©The Author(s) 2019. Published by Baishideng Publishing Group Inc. All rights reserved.
Wrap choice during fundoplication
Simon R Bramhall, Department of Surgery, The County Hospital, Hereford HR1 2ER, United Kingdom
Moustafa M Mourad, Department of Surgery, Worcester Royal Infirmary, Worcester WR5 1DD, United Kingdom
Author contributions: Bramhall SR and Mourad MM contributed to concept of manuscript, manuscript review, accuracy check; Bramhall SR wrote the manuscript.
Conflict-of-interest statement: Neither Dr. Bramhall or Dr. Mourad has nothing to disclose.
Open-Access: This article is an open-access article which was selected by an in-house editor and fully peer-reviewed by external reviewers. It is distributed in accordance with the Creative Commons Attribution Non Commercial (CC BY-NC 4.0) license, which permits others to distribute, remix, adapt, build upon this work non-commercially, and license their derivative works on different terms, provided the original work is properly cited and the use is non-commercial. See: http://creativecommons.org/licenses/by-nc/4.0/
Corresponding author: Simon R Bramhall, MD, FRCS (Gen Surg), Attending Doctor, Surgeon, Department of Surgery, The County Hospital, Union Walk, Hereford HR1 2ER, United Kingdom. firstname.lastname@example.org
Received: October 21, 2019
Peer-review started: October 21, 2019
First decision: November 26, 2019
Revised: December 3, 2019
Accepted: December 22, 2019
Article in press: December 22, 2019
Published online: December 28, 2019
Gastro-oesophageal reflux disease (GORD) is a common disorder and the prevalence is increasing. GORD represents a considerable healthcare burden and has significant effects on patients quality of life.
Since the first laparoscopic Nissen fundoplication (LNF) was described in 1991 there have been many studies of antireflux surgery reported and laparoscopic fundoplication is now an established treatment of GORD. Anti-reflux surgery has evolved over the years with increasing practitioner experience and advances in laparoscopic techniques. These advances have led to a safer and more satisfactory outcome for many patients, with a reduction in requirements for open surgery, shorter length of stay and more cost effective healthcare.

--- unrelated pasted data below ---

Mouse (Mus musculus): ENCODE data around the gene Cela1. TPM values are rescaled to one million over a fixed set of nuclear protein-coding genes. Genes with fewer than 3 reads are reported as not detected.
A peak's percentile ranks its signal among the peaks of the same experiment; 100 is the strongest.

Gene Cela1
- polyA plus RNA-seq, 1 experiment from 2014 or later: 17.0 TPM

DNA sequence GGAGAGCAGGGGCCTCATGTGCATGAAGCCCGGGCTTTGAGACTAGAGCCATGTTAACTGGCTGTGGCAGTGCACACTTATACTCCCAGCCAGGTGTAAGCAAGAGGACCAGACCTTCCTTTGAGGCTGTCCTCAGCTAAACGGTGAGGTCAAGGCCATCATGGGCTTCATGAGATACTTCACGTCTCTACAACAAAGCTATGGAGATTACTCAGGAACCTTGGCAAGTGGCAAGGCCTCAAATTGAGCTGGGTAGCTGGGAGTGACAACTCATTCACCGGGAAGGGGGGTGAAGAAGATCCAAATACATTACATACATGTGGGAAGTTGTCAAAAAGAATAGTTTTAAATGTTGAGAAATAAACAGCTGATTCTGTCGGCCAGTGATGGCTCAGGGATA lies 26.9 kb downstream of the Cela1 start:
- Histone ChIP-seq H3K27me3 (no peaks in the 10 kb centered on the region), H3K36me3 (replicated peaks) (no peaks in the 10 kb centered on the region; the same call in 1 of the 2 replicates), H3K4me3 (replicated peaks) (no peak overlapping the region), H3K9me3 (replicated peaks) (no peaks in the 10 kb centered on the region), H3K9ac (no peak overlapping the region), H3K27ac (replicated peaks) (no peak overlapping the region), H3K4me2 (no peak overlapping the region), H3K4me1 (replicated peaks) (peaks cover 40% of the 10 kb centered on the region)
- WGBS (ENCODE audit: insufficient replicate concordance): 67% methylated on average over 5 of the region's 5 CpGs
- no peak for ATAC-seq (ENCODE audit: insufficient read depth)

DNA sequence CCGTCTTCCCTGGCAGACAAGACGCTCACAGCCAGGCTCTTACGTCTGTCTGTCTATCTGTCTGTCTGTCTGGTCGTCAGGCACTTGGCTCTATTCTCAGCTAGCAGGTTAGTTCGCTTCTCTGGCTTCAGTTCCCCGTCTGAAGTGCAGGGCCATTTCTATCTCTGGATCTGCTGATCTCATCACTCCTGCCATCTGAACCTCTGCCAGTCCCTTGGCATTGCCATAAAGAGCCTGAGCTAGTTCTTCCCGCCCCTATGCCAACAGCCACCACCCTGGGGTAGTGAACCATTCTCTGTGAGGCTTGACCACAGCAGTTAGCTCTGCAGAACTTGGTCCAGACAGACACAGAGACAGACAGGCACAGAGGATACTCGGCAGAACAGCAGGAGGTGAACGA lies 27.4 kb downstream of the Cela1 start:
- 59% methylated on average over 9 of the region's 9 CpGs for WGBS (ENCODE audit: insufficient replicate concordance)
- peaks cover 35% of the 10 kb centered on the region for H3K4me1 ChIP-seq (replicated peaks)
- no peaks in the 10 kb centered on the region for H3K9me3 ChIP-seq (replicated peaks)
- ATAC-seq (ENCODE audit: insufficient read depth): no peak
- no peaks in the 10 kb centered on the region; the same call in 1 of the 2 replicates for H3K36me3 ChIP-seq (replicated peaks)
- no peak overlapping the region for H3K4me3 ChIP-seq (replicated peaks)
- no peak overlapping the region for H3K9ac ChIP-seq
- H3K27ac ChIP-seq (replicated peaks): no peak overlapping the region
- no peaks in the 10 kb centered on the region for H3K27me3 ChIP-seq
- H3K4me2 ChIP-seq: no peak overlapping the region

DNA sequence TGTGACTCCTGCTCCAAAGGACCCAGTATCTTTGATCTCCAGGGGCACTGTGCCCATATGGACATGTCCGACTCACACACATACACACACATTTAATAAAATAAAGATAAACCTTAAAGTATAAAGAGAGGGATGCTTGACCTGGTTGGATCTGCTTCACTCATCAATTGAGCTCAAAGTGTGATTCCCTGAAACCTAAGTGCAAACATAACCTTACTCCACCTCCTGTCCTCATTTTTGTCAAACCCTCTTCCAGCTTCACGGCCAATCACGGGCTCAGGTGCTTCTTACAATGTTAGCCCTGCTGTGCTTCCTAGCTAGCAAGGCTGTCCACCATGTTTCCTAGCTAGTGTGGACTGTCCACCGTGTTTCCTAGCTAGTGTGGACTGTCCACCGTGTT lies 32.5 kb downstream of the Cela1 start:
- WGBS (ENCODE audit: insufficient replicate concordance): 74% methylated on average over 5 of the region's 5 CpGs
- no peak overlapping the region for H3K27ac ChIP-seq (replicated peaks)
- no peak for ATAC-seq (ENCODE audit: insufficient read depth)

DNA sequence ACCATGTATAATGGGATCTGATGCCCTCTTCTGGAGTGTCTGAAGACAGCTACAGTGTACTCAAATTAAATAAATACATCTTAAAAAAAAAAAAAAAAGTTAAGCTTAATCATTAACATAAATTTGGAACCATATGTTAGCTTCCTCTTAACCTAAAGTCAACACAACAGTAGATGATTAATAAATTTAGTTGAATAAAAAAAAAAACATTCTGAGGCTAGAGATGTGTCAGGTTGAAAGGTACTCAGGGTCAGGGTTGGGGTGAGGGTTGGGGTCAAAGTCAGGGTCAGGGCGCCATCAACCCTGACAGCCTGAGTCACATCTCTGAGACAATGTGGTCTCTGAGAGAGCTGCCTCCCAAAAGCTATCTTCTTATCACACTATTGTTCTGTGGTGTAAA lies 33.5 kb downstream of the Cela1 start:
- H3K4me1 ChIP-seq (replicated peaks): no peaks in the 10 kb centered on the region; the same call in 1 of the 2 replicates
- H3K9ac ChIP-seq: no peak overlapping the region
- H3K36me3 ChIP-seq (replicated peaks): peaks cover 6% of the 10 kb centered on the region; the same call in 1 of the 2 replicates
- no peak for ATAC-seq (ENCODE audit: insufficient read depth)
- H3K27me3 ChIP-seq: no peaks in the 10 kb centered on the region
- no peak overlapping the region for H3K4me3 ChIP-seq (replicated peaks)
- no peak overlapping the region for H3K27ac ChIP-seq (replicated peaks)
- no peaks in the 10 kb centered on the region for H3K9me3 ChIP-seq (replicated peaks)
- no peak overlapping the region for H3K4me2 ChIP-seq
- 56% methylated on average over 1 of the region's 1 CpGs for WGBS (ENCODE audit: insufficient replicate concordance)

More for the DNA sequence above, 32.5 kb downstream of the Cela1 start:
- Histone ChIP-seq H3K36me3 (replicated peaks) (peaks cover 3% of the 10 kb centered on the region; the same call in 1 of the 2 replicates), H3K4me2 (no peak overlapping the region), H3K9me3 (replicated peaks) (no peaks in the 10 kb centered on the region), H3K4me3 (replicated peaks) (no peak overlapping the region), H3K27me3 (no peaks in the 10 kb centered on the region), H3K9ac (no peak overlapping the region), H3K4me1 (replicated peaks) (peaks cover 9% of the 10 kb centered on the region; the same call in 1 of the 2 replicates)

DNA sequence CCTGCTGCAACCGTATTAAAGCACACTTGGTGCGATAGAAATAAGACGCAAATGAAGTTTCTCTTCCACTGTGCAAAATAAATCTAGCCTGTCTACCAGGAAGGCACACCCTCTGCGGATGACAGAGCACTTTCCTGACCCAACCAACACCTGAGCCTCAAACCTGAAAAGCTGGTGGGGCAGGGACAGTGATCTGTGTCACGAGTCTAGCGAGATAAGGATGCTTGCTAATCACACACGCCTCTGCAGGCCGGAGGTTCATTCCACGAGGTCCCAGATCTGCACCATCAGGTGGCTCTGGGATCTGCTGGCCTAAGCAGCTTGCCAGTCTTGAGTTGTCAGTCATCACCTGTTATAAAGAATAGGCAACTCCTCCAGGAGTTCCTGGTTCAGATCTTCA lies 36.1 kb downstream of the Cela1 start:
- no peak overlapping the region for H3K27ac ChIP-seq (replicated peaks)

LNF is considered the gold standard surgical procedure and is the most widely used fundoplication variant for the treatment of gastro-oesophageal reflux disease but it is complicated by a number of unwanted functional disorders such as dysphagia and gas bloat syndrome. These symptoms have been reported to occur at very high rates in the initial post-operative period, although troublesome dysphagia persists in up to 10% of patients at a year[3-5] and only between 1% and 10% of patients require reoperation with up to 25% requiring balloon dilation at endoscopy[4,6].
In an attempt to reduce the incidence of these complications post fundoplication a number of modifications and variants have been suggested. Some authors have reported routine division of the short gastric vessels but randomized controlled data has suggested no difference in dysphagia either in the short or long term but has suggested a slight increase in post-operative epigastric bloating[7,8]. The consensus of opinion is therefore that the short gastric vessels only need to be divided if it is required to achieve a tension free fundoplication. Leaving the crura untouched and minimal dissection techniques have also been proposed as a means of reducing post-operative dysphagia but these have never been tested in a randomized manner. Although the evidence is not strong, most would however advocate hiatal closure if the defect is moderate or large. A single randomized study has reported on the use of a 56 French bougie placed in the oesophagus during construction of the fundoplication. This study did report a reduced incidence of dysphagia at a short follow up period, it also reported a small (1.2%) incidence of oesophageal injury secondary to the bougie and on this basis a bougie is not widely used.